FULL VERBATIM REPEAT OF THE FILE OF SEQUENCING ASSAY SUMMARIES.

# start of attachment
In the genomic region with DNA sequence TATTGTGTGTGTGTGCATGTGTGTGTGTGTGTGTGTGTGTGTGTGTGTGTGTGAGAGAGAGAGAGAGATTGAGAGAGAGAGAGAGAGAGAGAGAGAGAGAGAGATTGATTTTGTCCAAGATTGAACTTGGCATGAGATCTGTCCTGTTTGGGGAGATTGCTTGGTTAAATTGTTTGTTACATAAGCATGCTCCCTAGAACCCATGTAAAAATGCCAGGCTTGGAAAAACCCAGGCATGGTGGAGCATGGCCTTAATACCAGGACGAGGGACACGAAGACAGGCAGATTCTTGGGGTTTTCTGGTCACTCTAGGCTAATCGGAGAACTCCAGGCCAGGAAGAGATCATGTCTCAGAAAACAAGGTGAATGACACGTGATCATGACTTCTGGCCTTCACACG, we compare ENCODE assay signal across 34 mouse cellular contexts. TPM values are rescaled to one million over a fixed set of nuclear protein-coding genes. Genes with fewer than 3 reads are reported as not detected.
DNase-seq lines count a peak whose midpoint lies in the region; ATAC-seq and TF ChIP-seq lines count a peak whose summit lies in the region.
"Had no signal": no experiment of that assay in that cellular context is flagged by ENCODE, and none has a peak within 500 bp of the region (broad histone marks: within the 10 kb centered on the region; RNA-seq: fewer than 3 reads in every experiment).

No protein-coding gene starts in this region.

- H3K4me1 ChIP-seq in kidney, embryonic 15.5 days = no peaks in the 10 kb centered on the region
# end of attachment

In the genomic region with DNA sequence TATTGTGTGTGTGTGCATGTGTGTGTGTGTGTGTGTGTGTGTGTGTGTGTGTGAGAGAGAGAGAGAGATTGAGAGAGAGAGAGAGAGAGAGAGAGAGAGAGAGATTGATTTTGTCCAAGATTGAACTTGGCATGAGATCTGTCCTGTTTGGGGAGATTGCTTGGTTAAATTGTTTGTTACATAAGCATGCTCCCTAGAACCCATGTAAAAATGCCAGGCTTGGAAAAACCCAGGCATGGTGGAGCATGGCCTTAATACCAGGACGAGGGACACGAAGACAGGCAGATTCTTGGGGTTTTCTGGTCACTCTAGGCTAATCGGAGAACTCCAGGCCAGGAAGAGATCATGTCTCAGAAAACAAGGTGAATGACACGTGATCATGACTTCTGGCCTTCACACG, we compare ENCODE assay signal across 34 mouse cellular contexts. TPM values are rescaled to one million over a fixed set of nuclear protein-coding genes. Genes with fewer than 3 reads are reported as not detected.
DNase-seq lines count a peak whose midpoint lies in the region; ATAC-seq and TF ChIP-seq lines count a peak whose summit lies in the region.
"Had no signal": no experiment of that assay in that cellular context is flagged by ENCODE, and none has a peak within 500 bp of the region (broad histone marks: within the 10 kb centered on the region; RNA-seq: fewer than 3 reads in every experiment).

No protein-coding gene starts in this region.

- H3K4me1 ChIP-seq in kidney, embryonic 15.5 days = no peaks in the 10 kb centered on the region